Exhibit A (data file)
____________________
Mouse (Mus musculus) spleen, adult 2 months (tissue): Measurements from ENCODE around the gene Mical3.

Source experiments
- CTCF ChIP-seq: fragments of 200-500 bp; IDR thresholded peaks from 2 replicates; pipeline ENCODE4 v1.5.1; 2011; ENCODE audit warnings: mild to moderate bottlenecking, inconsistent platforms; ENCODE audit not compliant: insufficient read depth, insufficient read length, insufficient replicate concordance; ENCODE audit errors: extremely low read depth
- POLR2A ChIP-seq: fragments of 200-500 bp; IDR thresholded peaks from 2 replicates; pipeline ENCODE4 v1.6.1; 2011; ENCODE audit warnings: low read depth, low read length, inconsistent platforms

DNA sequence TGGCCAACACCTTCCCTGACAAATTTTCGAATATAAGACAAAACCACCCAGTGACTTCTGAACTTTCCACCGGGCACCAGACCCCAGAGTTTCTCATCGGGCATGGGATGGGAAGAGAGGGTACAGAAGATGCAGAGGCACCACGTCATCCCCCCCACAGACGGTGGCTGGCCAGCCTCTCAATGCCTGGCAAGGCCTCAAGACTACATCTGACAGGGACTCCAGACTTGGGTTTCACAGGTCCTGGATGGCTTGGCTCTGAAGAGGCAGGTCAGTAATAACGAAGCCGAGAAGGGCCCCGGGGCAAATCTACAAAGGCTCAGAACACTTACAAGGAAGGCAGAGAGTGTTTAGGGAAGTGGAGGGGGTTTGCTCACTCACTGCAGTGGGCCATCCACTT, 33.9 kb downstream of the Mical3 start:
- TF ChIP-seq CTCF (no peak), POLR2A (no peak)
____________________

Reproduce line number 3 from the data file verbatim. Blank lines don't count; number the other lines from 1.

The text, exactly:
- CTCF ChIP-seq: fragments of 200-500 bp; IDR thresholded peaks from 2 replicates; pipeline ENCODE4 v1.5.1; 2011; ENCODE audit warnings: mild to moderate bottlenecking, inconsistent platforms; ENCODE audit not compliant: insufficient read depth, insufficient read length, insufficient replicate concordance; ENCODE audit errors: extremely low read depth